I am not sure how I met Bunty. It was perhaps through a reference from the office during one of my early work-related visits. Bunty Singh, brother of Sunny Singh and Goldie Singh, became my guide and companion. Sunny and Bunty have set up a mini empire of rental cars through investments made by Goldie who lives in Germany and is married to a “good” German girl. Bunty, a boisterous, internet-savvy young Sardar, found me to be somewhat like him. We spoke in Punjabi, often using lines that would quite miss those outside the ‘Punju’ realm. And we both were equally fascinated by each other-the thirty-something grandchildren of Partition.
So after an hour of awkward client-service interaction, Bunty decided to befriend me. It was just the right thing to have happened I guess. How else would I know a real Sardar? Most of my interactions with Sikhs took place when I was a student in the UK decades ago.
However, as soon as there was mention of Partition, there was a palpable unease. It was only after a day or two that he confided how half his family was butchered at a railway station.
To use Amrita Pritam’s words:
Who can guess
How difficult it is
To nurse barbarity in one’s belly
To consume the body and burn the bones?
I am the fruit of that season
When the berries of Independence came into blossom. (Translated from the Punjabi by Harbans Singh)
Quintessential to the Delhi experience, this site mixes time and memory. From 1450 BCE to the present day, the monument tells various stories. The standing walls that we see today are most likely the work of the unfortunate Emperor Humayun, who chose this as a residence in Delhi and added many structures to the ruins. Proximity to the Jamuna must have played a part-in hot Hindustan, water and breeze were essential for survival.
In 1555, Humayun regained control of Delhi and he returned to his Din Panah. In a year’s time, he tumbled down the stairs of Sher Mandal with books in his hand, thereby ending his tumbling life. Not far away from this place lies his magnificent tomb, reflecting the grandeur of Gur-e-Amir of Tamarlane in Samarkand. He was succeeded by the greatest of emperors, Akbar. Little did Humayun know that three centuries later, his descendent, Bahadur Shah Zafar, would escape from the Red Fort to take a boat down the Jamuna and reach Purana Qila to go to Hazrat Nizamuddin’s shrine. Also, Humayun would have never imagined as he was dying that the last Mughal emperor would be captured by the British at his tomb.
The events of 1947 added another life to this monument. Purana Qila was used as a vast refugee camp. Violence on the streets of Delhi had forced thousands of Muslim families to leave their homes and prepare for a long journey to Pakistan. The conditions of this refugee camp, where up to 100,000 people may have taken shelter, were appalling. Dr Zakir Hussain, later the president of India, bemoaned that those who had escaped sudden death came here to be “buried in a living grave.”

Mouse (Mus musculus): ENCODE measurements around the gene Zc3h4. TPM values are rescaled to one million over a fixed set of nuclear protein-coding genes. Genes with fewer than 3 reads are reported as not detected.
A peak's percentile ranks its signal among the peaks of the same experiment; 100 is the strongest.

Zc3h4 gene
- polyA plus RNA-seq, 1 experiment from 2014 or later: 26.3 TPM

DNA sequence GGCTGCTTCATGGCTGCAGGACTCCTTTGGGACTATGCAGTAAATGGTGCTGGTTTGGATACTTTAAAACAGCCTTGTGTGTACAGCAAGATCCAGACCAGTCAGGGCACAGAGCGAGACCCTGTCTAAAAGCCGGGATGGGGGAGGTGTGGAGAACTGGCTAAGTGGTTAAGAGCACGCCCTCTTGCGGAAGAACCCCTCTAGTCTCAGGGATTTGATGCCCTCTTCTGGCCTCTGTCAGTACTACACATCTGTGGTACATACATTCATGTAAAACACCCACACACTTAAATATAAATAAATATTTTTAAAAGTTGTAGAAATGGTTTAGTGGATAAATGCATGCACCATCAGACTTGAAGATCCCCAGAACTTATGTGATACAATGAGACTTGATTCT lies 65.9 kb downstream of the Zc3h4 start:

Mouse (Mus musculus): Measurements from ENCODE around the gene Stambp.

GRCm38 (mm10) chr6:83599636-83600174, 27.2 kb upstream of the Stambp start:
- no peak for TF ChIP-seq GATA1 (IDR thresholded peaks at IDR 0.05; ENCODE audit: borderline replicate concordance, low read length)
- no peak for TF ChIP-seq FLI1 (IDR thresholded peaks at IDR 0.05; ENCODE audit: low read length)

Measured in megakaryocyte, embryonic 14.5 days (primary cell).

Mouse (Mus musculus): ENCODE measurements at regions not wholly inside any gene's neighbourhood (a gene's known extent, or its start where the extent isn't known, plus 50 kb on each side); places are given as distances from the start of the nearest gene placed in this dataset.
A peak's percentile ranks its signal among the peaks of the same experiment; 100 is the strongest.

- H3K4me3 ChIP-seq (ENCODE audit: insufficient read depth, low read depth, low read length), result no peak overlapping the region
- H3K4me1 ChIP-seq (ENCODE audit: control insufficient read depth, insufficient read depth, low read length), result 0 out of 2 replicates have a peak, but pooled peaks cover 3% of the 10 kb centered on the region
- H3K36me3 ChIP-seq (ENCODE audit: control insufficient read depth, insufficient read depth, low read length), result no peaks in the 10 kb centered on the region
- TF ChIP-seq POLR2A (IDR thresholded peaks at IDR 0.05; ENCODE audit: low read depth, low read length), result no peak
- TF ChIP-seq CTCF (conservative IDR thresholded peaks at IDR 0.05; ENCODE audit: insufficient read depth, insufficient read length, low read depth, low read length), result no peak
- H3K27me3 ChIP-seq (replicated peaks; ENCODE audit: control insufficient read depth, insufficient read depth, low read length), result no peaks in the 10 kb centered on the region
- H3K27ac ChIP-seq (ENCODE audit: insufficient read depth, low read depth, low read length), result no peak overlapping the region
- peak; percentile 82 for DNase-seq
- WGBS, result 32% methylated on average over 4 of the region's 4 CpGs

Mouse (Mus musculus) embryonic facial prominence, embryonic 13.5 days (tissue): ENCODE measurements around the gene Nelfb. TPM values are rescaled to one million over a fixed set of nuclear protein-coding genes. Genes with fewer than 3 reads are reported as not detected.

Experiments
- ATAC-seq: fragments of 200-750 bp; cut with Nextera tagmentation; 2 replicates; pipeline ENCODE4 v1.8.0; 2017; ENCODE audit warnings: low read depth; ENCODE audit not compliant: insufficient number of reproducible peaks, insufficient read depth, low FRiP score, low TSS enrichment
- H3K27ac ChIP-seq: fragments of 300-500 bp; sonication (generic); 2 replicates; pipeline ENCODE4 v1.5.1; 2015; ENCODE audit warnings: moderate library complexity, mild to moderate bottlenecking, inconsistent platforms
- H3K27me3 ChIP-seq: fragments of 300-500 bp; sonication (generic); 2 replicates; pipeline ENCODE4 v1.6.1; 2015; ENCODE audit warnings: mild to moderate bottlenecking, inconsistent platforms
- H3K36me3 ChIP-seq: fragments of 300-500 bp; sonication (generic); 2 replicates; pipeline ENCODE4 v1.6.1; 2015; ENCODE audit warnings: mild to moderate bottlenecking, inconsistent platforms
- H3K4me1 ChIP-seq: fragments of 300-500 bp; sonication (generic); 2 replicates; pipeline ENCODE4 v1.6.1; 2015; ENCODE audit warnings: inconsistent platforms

I am completely confused… shall I appreciate the beauty of the ruins or the syncretic architecture of Sher Shah or its prehistoric significance? Or shall I search for traces of the blood of those who must have died here? Accidents of history can be deaf and dumb. Like Ajeet Caur’s interpretation of the elements, history is alive yet indifferent to individual tales and personal suffering. I still have to probe these difficult questions.
In September 1947, Mahatma Gandhi arrived in Delhi to take stock of the violence and ease communal tensions. A shaken, non-violent Gandhi visited Purana Qila to witness the conditions of dispossessed Muslim exiles-refugees in their own city. I can hear him making his appeal to Hindus by comparing the predicament of the Muslims to that of the five Pandava brothers who were exiles in their own kingdom for twelve years: “It is said that in the Mahabharata period the Pandavas used to stay in this Purana Qila.” Thus Muslims “are under your protection and under my protection.” Gandhi’s tireless efforts in Delhi that included visits to the Jama Masjid, Old Delhi, as well as his rounds of fasting, brought a tenuous peace back to the city. But what a price he paid for attempting to clear the poison in the air!
The same day we visit Gandhi’s cenotaphs at Raj Ghat. We park the car under the keekar trees and walk. The monsoon breeze has cooled the air. There are a few flower-sellers with heaps of marigolds. Bunty and I walk to the shrine and, passing through well-kept lawns, we reach the unostentatious marble platform. Not many visitors are around. This is a peaceful afternoon. As we return, I see an exquisite structure at some distance and find out that it is Zeenatul Masjid, the beauty of the mosques, built by Emperor Aurangzeb’s daughter.
A Mughal mosque overlooks Gandhi’s cenotaphs and the silent Jamuna flows, or rather trickles through most of the year, at a close distance. It is a shrunken river that has been filled with the blood and corpses of past sufferers but now it is choking with sewage and pollution. From Indraprastha to the Sultanate and the Mughal takht of Dilli, the Jamuna has witnessed centuries of violence and has changed its course several times but has been faithful to Delhi.
I hold a mustard flower in my hand and put it inside the copy of Ahmed Ali’s Twilight in Delhi that I have with me. In Delhi, time and again, I think of Ahmed Ali who could never return to the city he loved…
Raza Rumi’s ‘Delhi by Heart’ is published by Harper Collins